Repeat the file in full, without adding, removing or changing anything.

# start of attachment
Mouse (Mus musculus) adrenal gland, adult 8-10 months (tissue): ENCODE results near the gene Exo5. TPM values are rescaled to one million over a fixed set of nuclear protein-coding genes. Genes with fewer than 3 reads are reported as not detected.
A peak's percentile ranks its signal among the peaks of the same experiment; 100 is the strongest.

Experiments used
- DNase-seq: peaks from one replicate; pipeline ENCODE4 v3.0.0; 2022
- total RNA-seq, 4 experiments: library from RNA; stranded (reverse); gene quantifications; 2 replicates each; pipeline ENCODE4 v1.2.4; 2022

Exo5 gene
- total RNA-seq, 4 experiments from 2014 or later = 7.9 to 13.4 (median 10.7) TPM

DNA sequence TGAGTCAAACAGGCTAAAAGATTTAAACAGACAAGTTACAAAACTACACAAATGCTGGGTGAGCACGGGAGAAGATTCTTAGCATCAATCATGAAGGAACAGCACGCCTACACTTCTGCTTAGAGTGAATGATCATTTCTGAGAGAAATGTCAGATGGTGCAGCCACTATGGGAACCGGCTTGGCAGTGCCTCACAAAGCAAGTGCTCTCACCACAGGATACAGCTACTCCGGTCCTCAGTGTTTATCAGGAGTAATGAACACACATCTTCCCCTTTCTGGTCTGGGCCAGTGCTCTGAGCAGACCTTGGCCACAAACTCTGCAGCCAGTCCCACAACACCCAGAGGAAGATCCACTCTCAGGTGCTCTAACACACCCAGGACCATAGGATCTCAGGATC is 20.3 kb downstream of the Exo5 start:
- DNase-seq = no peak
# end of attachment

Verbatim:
Mouse (Mus musculus) adrenal gland, adult 8-10 months (tissue): ENCODE results near the gene Exo5. TPM values are rescaled to one million over a fixed set of nuclear protein-coding genes. Genes with fewer than 3 reads are reported as not detected.
A peak's percentile ranks its signal among the peaks of the same experiment; 100 is the strongest.

Experiments used
- DNase-seq: peaks from one replicate; pipeline ENCODE4 v3.0.0; 2022
- total RNA-seq, 4 experiments: library from RNA; stranded (reverse); gene quantifications; 2 replicates each; pipeline ENCODE4 v1.2.4; 2022

Exo5 gene
- total RNA-seq, 4 experiments from 2014 or later = 7.9 to 13.4 (median 10.7) TPM

DNA sequence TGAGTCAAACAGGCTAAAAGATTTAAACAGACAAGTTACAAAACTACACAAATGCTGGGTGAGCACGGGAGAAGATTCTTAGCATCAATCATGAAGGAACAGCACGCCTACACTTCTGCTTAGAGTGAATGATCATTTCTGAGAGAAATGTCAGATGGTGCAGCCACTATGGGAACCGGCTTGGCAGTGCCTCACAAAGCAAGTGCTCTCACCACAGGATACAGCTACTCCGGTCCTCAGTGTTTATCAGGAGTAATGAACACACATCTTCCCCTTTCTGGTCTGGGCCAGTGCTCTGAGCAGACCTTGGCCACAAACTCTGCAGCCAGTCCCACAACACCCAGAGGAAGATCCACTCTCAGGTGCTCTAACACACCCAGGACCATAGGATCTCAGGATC is 20.3 kb downstream of the Exo5 start:
- DNase-seq = no peak